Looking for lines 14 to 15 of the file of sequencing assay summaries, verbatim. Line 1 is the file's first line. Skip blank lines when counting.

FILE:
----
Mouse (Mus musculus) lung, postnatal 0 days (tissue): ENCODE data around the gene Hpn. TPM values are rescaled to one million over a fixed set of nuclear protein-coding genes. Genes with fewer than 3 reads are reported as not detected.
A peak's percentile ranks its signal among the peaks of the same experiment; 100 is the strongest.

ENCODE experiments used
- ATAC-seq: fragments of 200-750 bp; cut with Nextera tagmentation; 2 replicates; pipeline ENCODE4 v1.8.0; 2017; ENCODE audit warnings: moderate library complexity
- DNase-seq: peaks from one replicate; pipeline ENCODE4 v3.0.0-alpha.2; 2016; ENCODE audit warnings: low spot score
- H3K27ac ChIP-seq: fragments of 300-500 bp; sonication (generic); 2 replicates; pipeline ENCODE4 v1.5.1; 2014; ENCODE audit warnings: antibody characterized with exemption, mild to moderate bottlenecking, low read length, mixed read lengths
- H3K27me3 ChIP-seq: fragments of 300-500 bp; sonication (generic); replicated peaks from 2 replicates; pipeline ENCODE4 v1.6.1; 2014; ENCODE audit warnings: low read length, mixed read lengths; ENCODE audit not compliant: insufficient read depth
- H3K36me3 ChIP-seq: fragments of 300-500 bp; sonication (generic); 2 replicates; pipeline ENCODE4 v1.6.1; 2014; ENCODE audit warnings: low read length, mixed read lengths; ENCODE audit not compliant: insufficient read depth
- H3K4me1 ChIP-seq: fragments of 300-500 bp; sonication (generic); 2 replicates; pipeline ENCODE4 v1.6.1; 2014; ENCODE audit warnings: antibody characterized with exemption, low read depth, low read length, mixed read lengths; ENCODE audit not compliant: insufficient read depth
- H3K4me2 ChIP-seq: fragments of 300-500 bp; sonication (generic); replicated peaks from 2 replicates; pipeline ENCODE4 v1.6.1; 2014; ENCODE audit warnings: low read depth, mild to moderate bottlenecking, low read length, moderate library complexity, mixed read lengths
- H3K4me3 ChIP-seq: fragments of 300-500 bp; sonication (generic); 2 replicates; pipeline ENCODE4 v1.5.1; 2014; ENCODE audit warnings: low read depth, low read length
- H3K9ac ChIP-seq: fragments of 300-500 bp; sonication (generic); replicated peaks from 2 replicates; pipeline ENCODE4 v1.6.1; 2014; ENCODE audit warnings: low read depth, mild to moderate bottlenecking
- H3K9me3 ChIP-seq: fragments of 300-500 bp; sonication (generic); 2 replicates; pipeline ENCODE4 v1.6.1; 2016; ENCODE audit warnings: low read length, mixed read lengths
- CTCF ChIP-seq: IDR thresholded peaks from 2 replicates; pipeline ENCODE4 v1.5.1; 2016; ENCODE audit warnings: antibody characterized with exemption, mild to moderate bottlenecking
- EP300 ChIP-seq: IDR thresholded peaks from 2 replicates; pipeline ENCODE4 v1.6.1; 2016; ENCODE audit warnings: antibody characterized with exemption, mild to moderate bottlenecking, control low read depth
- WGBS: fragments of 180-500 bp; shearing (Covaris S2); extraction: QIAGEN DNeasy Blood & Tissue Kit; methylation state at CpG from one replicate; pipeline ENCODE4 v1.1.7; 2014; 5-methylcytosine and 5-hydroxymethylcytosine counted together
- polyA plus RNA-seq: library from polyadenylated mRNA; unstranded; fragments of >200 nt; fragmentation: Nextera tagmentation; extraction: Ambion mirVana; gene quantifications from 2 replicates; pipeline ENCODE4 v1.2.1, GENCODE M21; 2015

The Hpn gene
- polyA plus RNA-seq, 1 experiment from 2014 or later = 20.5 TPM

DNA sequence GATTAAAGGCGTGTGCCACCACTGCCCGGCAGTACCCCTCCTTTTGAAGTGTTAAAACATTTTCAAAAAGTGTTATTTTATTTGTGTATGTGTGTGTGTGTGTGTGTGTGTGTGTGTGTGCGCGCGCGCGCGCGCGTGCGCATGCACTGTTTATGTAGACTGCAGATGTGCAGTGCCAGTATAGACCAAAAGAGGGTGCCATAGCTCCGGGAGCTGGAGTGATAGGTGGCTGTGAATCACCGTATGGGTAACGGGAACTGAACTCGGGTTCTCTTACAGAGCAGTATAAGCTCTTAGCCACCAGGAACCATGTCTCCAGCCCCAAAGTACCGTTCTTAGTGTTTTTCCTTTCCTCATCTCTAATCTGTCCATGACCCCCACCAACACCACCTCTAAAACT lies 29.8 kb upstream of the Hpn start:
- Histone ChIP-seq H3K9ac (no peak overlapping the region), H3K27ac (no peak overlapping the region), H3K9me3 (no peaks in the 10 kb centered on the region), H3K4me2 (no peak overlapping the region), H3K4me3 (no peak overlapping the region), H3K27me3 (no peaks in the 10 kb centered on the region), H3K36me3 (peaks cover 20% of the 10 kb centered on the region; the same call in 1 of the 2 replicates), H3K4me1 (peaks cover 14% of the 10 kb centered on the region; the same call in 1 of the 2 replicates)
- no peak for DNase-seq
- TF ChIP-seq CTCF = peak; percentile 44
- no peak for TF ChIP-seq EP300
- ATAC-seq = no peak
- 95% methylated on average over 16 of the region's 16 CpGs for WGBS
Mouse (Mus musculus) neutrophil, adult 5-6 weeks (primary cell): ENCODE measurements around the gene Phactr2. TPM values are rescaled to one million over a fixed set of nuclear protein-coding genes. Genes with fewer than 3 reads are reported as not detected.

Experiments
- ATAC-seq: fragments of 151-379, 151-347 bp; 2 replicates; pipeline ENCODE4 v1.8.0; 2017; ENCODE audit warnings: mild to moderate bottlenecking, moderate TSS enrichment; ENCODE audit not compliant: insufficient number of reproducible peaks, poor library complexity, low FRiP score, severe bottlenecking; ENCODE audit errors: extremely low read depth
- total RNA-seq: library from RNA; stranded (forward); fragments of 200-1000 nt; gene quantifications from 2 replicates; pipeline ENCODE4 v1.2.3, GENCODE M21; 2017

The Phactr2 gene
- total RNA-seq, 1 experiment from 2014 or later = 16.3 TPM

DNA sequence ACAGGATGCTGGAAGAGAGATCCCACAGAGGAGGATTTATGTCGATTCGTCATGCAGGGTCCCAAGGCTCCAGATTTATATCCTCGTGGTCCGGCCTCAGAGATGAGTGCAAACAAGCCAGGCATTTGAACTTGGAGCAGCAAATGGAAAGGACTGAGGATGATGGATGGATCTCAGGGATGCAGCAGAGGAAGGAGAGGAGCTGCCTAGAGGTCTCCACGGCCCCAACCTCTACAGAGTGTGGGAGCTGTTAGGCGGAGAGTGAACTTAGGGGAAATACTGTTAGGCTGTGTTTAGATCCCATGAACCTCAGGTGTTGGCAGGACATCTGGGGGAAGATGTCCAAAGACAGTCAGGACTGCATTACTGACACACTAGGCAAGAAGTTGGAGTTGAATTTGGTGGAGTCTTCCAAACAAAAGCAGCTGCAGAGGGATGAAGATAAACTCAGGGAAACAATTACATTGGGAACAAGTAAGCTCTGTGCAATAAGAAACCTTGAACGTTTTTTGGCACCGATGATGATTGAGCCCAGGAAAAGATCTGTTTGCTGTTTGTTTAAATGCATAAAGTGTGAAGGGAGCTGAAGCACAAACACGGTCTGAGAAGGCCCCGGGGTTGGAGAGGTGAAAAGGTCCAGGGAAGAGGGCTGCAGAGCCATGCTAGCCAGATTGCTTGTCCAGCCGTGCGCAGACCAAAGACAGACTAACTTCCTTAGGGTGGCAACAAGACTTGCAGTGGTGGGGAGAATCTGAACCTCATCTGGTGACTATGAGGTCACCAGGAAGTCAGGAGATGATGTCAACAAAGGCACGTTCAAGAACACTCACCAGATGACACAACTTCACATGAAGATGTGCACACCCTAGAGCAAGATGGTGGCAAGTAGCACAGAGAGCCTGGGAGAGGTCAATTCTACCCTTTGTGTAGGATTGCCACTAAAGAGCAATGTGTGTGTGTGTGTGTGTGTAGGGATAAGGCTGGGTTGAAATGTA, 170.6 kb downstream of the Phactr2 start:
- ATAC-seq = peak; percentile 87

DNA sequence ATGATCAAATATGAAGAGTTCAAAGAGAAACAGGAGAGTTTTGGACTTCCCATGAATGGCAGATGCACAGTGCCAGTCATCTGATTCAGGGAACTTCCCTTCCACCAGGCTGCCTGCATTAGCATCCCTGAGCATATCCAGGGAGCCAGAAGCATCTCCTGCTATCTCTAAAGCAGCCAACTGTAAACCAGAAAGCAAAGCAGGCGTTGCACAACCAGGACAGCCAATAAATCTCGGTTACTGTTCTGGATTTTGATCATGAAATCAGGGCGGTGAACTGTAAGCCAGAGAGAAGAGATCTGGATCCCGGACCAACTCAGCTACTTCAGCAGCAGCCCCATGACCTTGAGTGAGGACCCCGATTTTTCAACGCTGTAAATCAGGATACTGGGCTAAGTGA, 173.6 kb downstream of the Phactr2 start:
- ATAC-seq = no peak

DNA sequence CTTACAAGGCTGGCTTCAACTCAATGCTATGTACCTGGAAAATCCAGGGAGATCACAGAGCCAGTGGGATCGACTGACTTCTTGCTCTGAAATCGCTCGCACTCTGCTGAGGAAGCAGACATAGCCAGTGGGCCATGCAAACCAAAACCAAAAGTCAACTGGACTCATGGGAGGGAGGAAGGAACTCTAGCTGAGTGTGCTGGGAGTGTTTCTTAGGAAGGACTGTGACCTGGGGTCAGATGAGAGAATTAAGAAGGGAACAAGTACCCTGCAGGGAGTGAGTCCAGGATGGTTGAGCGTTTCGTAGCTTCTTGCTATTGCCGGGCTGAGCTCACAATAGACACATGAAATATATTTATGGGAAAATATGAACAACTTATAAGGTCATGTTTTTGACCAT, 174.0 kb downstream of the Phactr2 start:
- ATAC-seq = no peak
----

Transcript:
- CTCF ChIP-seq: IDR thresholded peaks from 2 replicates; pipeline ENCODE4 v1.5.1; 2016; ENCODE audit warnings: antibody characterized with exemption, mild to moderate bottlenecking
- EP300 ChIP-seq: IDR thresholded peaks from 2 replicates; pipeline ENCODE4 v1.6.1; 2016; ENCODE audit warnings: antibody characterized with exemption, mild to moderate bottlenecking, control low read depth